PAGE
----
Upon re-reading Jane Eyre plus too much Wikipedia
The race and class and feminist implications of Thornfield Hall and all that shit not to mention Marxist, Marxian, antinatalist (no that doesn't fit) the beauty of Miss Brontë's 1850 chalk portrait pronounced pore-trait (by George Richmond, acolyte of Blake) so like Bertha's beauty before her fall from grace;1 the hyperemesis gravidarum nausea that did the author in2 farewell to Angria3 over again only well after Maria and Elizabeth, Branwell with the tremens, Jane and Anne plus Helen;4 the bacillus that could have saved not yet invented,5 and one long century pre-streptomycin;6 the bacterium that ravaged7 the isolate of artists who over time won over the fictional world, whom we follow— though none succeed.8
1 In Jane Eyre, Rochester’s mixed-race wife Bertha is portrayed as beautiful, but depraved and insane, manifesting common prejudices of Charlotte Brontë’s time.
2 Charlotte, the only Brontë sibling not killed by tuberculosis, died of the effects of an extreme form of morning sickness, known as hyperemesis gravidarum, after becoming pregnant shortly after marrying.
3 The Empire of Angria was a fictional world developed collaboratively by the Brontë children. Farewell to Angria was Charlotte’s final contribution to the Angria stories, which she broke from due to concerns about her own sanity.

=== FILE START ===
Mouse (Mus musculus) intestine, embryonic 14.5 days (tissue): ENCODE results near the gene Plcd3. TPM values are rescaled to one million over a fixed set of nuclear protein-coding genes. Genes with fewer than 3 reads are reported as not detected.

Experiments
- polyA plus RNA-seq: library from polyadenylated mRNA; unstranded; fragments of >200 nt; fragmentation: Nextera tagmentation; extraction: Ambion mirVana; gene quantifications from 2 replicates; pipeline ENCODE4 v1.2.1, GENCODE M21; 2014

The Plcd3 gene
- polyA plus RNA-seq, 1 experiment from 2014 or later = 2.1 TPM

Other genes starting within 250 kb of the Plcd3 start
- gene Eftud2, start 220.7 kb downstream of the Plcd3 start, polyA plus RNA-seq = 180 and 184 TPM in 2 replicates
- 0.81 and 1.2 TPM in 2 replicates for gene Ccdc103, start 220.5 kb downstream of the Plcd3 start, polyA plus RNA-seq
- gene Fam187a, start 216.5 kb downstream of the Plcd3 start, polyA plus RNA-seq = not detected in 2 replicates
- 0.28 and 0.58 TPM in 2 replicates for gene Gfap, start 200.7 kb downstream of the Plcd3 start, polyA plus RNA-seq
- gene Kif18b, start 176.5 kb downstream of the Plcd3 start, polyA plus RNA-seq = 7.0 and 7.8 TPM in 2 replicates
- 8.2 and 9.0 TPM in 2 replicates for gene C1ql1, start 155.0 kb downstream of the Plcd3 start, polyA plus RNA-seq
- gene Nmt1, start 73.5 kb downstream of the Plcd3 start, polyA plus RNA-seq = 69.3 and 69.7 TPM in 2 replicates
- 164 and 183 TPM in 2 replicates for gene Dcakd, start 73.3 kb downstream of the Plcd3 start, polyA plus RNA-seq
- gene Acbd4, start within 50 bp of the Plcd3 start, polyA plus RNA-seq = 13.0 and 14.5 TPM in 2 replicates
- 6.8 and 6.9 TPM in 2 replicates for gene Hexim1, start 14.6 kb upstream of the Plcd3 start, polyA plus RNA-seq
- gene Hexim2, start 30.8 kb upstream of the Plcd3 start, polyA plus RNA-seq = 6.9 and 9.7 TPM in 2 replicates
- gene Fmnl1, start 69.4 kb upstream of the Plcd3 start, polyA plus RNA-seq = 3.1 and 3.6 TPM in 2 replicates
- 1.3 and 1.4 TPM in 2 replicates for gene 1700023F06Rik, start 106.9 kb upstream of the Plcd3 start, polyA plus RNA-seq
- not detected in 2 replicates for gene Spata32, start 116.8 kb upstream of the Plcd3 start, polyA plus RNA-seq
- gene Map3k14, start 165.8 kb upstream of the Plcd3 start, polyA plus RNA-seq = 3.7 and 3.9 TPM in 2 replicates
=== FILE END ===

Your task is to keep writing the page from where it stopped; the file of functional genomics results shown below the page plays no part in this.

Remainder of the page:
4 In Jane Eyre, Jane’s girls-school classmate, Helen, dies when tuberculosis sweeps through the school. Her character was inspired by Maria Brontë.
5 The Bacillus Calmette–Guérin (BCG) vaccine for tuberculosis was first used in humans in 1921.
6 The antibiotic streptomycin, developed in 1946, made effective treatment of tuberculosis a reality.
7 Mycobacterium tuberculosis was the cause of death of five of the six Brontë children.
8 “Due to their forced or voluntary isolation, the Brontë sisters constituted a separate literary group that neither had predecessors nor successors. There is not a ‘Brontë’ line such as exists among authors of realist and naturalist novels, or in poetry, the romantic and the symbolic.”—Wikipedia